This week, a horrifying story highlighted the risks of online games – where a six-year-old girl was invited into a ‘sex room’ in the online game Roblox.
Thankfully, the little girl’s mother saw the room (filled with cartoon characters having orgy-style sex), and realised her daughter was playing the game with an adult stranger.
Earlier this year, the National Crime Agency warned of the risks of Fortnite – the hit online shoot ‘em up – where text chat could expose children to predators.
Children playing online games are not just at risk from predators: games are often filled with abusive language, and one in two gamers admit to having been bullied, says anti-bullying activist Dr Liam Hackett.
Dr Hackett, founder of cyberbullying charity Ditch the Label, says the key is to approach children in a non-judgemental, non-confrontational way.
Try the game yourself first
Before allowing children to play a game, either try it yourself first, or research online to see if it’s appropriate – paying attention to issues such as whether there’s a chat system, Dr Hackett says.
Dr Hackett says, ‘Firstly, make sure the game they are playing is age appropriate. Consider researching the game yourself to get an idea of game play, moderation effectiveness and the themes covered.’
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Don’t spy on your child
While playing games with your child can be healthy, it’s crucial that they don’t feel you’re hovering over their shoulder says Dr Hackett.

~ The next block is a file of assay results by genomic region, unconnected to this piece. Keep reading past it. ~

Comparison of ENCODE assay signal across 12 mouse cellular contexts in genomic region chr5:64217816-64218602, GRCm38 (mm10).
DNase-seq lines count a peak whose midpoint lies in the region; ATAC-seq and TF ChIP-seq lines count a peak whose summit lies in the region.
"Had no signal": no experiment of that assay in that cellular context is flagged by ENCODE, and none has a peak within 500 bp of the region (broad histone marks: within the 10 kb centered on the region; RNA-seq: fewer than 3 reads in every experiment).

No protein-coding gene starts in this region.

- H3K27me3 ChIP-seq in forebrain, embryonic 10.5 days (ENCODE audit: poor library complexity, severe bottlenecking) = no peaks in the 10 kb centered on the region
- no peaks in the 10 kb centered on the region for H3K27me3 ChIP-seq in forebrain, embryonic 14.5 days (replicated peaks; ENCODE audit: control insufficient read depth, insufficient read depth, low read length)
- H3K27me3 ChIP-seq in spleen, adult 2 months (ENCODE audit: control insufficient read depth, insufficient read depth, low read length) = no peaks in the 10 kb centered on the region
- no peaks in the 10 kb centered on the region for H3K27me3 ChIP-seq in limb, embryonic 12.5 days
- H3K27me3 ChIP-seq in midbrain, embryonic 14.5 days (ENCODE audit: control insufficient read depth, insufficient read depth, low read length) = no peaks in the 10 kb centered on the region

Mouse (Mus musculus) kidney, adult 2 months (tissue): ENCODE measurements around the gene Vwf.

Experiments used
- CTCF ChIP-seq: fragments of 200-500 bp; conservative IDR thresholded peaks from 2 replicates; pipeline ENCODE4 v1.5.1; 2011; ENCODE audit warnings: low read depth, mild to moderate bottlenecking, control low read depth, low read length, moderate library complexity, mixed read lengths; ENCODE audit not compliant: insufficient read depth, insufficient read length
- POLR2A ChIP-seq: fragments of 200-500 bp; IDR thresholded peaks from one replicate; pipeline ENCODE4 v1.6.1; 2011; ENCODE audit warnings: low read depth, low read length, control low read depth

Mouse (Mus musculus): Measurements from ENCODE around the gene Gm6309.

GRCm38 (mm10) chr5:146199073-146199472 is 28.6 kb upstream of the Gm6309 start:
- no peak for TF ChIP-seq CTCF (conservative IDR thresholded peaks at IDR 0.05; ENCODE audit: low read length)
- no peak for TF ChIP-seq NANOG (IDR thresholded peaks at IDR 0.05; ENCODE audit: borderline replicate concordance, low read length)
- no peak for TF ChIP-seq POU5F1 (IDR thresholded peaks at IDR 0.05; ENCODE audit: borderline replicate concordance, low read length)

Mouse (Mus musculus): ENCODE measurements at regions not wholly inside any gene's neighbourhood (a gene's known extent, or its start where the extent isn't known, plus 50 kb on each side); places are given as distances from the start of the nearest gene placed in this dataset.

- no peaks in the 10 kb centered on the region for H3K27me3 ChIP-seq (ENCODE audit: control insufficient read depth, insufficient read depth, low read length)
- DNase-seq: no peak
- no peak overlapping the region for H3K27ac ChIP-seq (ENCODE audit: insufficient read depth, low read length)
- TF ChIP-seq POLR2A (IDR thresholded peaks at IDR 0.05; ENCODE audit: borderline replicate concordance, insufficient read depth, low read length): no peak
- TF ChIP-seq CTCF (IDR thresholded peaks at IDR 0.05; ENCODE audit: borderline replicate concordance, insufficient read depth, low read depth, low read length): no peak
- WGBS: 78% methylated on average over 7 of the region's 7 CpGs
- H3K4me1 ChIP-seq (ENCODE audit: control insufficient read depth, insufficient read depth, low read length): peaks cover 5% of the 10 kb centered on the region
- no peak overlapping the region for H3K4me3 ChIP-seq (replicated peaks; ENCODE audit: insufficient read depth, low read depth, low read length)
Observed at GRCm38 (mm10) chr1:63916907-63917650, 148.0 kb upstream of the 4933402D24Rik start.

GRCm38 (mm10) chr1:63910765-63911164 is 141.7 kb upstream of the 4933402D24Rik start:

Dr Hackett says, ‘It is important not to violate their trust or to try and control what they are doing online.
‘Do not spy on your child, unless you have serious concerns and communication has broken down. Some children might like to game with a parent or sibling, whereas others may not. Be respectful and age appropriate in your approach.’
If you think there’s an issue, tackle it in a non-confrontational way
Rather than banning children from games, it’s best to try to get them to ‘open up’ about potential problems says Dr Hackett.
Dr Hackett says, ‘If you have any concerns then try to talk to your child in a non-confrontation way. A good idea would be to go for a walk, side by side, and ask open ended questions – build up to asking them how they are finding their new game and ask what kind of things they have been doing.
‘Walking side-by-side and avoiding eye contact is a proven way to encourage your child to open up.’
Make sure your child knows they can tell you about people they meet online
You should ensure that children feel comfortable telling you about problems they might encounter in the game, Dr Hackett says.
Dr Hackett says, ‘Maintain and build a trusting relationship with your child. Keep an open conversation and talk about the things they are doing online just as you would offline. Normalise the conversation and make sure they know that they can report any concerns to you.’
Don’t shout at your child about what they do in games
Even if you do disapprove of a game that they’re playing, don’t shout at your children about it, says Dr Hackett.
Dr Hackett says,’ If your child ever reports an uncomfortable experience to you, positively reinforce it by telling them they did the right thing and react in a judgement-free way.
‘Don’t shout at them, even if you are annoyed – it is important that your child feels they can talk to you without getting into trouble.’